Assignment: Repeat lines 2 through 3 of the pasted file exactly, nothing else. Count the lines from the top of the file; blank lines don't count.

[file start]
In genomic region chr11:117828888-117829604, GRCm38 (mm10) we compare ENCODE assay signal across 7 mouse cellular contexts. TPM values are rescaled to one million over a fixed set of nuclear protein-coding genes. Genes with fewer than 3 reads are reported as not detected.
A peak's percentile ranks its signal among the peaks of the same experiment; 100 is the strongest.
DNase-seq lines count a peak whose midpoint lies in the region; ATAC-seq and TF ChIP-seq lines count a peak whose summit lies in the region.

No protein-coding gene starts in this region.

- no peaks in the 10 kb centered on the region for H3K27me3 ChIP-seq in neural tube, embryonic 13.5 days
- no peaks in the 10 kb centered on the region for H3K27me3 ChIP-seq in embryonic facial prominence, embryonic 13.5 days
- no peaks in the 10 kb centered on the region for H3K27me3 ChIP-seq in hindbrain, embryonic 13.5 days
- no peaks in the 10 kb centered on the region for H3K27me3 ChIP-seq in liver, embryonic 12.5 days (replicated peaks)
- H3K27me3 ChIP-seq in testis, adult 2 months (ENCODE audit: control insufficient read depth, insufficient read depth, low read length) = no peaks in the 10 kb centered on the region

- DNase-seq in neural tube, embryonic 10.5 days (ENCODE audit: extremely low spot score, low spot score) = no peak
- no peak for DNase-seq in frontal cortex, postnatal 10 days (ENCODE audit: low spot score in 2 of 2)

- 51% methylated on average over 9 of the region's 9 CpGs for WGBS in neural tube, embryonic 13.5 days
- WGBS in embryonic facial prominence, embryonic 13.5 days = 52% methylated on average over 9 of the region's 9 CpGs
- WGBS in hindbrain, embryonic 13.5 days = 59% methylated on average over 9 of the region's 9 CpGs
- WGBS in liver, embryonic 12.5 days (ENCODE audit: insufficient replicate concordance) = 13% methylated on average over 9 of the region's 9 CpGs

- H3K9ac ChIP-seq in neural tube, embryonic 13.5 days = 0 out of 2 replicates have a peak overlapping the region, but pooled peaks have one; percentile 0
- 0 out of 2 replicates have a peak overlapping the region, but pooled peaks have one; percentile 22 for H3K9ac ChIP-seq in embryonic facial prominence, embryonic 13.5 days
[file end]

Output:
A peak's percentile ranks its signal among the peaks of the same experiment; 100 is the strongest.
DNase-seq lines count a peak whose midpoint lies in the region; ATAC-seq and TF ChIP-seq lines count a peak whose summit lies in the region.